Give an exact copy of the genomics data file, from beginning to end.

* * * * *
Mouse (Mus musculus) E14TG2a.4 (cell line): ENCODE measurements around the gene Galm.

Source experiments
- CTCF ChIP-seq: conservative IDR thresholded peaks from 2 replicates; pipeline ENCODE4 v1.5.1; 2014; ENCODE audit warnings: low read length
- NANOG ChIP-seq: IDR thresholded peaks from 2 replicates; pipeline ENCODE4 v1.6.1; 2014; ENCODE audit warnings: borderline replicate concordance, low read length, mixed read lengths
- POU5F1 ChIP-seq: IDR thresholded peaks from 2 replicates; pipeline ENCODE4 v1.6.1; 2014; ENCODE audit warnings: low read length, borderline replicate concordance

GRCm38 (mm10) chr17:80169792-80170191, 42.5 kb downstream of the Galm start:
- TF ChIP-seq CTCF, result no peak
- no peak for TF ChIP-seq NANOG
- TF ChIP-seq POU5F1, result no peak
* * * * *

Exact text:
Mouse (Mus musculus) E14TG2a.4 (cell line): ENCODE measurements around the gene Galm.

Source experiments
- CTCF ChIP-seq: conservative IDR thresholded peaks from 2 replicates; pipeline ENCODE4 v1.5.1; 2014; ENCODE audit warnings: low read length
- NANOG ChIP-seq: IDR thresholded peaks from 2 replicates; pipeline ENCODE4 v1.6.1; 2014; ENCODE audit warnings: borderline replicate concordance, low read length, mixed read lengths
- POU5F1 ChIP-seq: IDR thresholded peaks from 2 replicates; pipeline ENCODE4 v1.6.1; 2014; ENCODE audit warnings: low read length, borderline replicate concordance

GRCm38 (mm10) chr17:80169792-80170191, 42.5 kb downstream of the Galm start:
- TF ChIP-seq CTCF, result no peak
- no peak for TF ChIP-seq NANOG
- TF ChIP-seq POU5F1, result no peak